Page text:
Figures 3a and 3b show projected cumulative mortality improvements for the UK for 2019 to 2024 before and after adjustment for COVID-19, alongside the cumulative mortality improvements for the same period suggested by the NPP's expert advisory panel (calculated as an average of the experts’ estimates for this measure). The improvement rates after adjustment for COVID-19 have been set to match as closely as possible to the experts’ estimates. They are the same as the unadjusted improvement rates for those aged under 30 years and are generally lower than the unadjusted improvement rates for those aged 30 years and over. Where the improvement rates adjusted for COVID-19 are higher than the unadjusted improvement rates, this reflects the experts’ estimates and will not have a big impact on projected life expectancies as this only occurs at younger ages where mortality rates are relatively low.
Figures 4a and 4b show how period life expectancy at birth is projected to increase under the principal 1.2% long-term improvement rate for the UK and constituent countries.
Figures 4a and 4b show that between 2020 and 2045, period life expectancy at birth in the UK is projected to increase by 3.8 years for males and 2.9 years for females. The short-term impact of COVID-19 on period life expectancy at birth can be seen in the years 2020 and 2021, after which the projected improvements in life expectancy return to a similar trajectory to the improvements observed prior to the pandemic, albeit at slightly lower rates than assumed in the 2018-based projections.
Mortality assumptions for Scotland
The recent historical rates of mortality improvement in the UK’s constituent countries, compared with the UK as a whole, suggest that the same assumed initial rates of improvement by age and sex for 2020 can be adopted for each individual country, except for Scotland. Scotland has historically experienced higher mortality rates at all but the very youngest ages, compared with the UK.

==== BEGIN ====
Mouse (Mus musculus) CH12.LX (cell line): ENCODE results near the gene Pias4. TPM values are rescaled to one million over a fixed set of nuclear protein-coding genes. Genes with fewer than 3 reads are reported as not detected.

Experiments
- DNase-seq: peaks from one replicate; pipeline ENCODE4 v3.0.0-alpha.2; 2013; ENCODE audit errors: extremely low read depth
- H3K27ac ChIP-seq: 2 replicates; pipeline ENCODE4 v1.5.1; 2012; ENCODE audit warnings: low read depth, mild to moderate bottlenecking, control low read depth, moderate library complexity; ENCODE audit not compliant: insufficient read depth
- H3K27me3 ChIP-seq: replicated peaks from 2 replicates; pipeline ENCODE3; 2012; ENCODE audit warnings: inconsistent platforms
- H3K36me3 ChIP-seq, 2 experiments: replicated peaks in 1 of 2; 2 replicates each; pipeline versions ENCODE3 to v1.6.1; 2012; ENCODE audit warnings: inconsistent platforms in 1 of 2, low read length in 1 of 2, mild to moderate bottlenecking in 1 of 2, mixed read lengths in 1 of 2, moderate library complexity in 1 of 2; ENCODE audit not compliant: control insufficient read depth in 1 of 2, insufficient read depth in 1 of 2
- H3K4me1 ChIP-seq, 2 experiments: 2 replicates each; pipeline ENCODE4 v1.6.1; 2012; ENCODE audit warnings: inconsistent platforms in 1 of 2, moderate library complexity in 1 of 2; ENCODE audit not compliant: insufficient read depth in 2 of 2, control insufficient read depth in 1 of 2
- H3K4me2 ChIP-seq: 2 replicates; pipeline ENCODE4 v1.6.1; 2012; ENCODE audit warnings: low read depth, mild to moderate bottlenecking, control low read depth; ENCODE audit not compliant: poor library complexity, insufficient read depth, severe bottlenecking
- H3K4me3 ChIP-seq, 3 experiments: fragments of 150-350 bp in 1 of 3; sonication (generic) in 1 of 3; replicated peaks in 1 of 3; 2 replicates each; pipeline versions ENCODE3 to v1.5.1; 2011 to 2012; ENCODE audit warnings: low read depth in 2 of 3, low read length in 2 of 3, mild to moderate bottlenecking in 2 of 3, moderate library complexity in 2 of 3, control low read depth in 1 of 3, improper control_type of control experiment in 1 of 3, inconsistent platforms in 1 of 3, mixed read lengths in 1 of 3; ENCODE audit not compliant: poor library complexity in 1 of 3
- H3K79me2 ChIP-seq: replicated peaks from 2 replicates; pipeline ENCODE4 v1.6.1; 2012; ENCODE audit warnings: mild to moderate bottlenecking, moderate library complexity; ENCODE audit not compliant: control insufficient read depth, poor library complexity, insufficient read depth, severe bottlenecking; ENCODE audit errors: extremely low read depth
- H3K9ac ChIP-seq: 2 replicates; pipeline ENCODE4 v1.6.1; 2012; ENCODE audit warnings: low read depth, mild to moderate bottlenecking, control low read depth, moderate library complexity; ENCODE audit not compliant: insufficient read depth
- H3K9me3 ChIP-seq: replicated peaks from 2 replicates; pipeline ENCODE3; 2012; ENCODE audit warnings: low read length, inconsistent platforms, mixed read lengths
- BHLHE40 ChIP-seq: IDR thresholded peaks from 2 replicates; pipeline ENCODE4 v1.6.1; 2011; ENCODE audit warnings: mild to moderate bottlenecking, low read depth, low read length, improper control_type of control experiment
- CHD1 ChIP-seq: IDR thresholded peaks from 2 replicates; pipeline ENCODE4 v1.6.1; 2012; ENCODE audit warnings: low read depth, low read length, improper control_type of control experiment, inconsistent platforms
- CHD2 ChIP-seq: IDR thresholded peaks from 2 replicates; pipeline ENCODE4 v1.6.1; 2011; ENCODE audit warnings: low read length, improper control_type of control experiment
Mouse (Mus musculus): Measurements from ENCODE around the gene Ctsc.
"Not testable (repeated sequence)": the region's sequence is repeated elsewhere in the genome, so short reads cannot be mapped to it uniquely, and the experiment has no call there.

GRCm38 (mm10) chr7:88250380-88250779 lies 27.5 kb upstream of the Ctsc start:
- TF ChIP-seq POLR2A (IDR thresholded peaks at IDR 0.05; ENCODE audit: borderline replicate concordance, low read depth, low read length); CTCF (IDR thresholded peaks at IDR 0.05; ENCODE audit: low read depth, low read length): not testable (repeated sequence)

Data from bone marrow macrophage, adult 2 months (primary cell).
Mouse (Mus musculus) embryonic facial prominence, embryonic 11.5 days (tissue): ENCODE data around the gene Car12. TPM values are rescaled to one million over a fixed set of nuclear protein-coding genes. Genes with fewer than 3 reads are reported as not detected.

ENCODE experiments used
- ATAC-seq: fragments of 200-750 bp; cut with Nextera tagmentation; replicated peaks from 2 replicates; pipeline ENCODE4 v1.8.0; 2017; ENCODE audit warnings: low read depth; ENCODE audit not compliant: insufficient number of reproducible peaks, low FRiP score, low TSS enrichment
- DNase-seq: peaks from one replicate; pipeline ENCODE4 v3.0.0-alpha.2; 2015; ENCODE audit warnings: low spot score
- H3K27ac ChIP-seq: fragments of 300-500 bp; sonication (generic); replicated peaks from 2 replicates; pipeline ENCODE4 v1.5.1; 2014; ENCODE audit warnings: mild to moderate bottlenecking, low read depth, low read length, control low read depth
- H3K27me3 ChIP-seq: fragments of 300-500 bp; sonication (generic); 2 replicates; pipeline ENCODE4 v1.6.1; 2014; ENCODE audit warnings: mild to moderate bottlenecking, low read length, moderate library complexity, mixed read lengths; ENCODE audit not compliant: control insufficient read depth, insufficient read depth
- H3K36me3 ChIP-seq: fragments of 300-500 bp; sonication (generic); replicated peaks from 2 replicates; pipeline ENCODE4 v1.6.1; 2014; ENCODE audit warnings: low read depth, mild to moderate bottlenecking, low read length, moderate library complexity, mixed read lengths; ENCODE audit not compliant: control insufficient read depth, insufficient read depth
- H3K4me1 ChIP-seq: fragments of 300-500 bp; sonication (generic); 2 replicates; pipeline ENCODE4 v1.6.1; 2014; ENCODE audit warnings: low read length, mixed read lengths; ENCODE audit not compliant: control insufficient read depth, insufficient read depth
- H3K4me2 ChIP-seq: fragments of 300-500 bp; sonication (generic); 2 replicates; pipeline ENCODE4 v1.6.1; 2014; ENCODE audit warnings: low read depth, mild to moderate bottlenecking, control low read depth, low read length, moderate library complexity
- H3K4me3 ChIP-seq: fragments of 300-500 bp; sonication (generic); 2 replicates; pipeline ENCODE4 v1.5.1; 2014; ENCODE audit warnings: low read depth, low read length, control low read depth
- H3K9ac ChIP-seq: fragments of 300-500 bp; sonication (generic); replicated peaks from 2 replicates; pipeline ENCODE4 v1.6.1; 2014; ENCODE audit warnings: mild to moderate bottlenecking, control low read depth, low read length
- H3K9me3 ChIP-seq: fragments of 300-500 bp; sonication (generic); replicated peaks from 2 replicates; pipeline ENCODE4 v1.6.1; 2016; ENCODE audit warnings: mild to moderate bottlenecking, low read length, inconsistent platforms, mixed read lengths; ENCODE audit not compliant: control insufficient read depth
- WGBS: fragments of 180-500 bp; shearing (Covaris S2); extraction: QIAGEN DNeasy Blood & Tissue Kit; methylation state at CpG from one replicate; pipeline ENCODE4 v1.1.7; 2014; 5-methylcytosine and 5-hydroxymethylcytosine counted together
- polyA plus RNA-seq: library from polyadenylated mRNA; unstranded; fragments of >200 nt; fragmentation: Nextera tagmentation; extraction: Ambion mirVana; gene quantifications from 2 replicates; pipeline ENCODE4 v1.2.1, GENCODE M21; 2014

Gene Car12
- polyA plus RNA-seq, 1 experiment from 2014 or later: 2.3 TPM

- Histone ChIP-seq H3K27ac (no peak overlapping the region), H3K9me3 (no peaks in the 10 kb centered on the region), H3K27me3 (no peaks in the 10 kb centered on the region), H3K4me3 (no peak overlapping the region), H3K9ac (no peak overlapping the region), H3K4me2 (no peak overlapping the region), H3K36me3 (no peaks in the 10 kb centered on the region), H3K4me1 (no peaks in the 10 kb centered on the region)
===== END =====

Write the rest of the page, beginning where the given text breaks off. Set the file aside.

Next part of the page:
Figures 5a and 5b show the mortality improvement rates for the UK and Scotland in 2020 for males and females before adjusting for the impact of COVID-19. The differences between Scotland and the rest of the UK following adjustment for COVID-19 were shown in Figures 2a and 2b, which indicate that COVID-19 had slightly less of an impact on mortality improvements in Scotland than in other parts of the UK. Although projected mortality rates in Scotland generally remain higher than the rest of the UK in 2020 at most ages.
Before adjusting for the impact of COVID-19, the UK base improvement rates were assumed for Scotland for males until age 33 years and for females until age 31 years, after which differing improvement rates derived for Scotland were assumed up to age 90 years for both males and females.
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Figures 6a and 6b show previous Office for National Statistics (ONS) principal projections of period life expectancy at birth for males and females respectively, together with the current 2020-based interim projection. The figures show that lower life expectancies have been projected in successive sets of projections since the 2012-based set, reflecting periods of higher mortality and slower increases in life expectancy in recent years. The 2020-based projections also indicate the projected impact of coronavirus (COVID-19) on period life expectancy. This is shown by the marked decrease in period life expectancy at birth in the UK for males and females in 2020.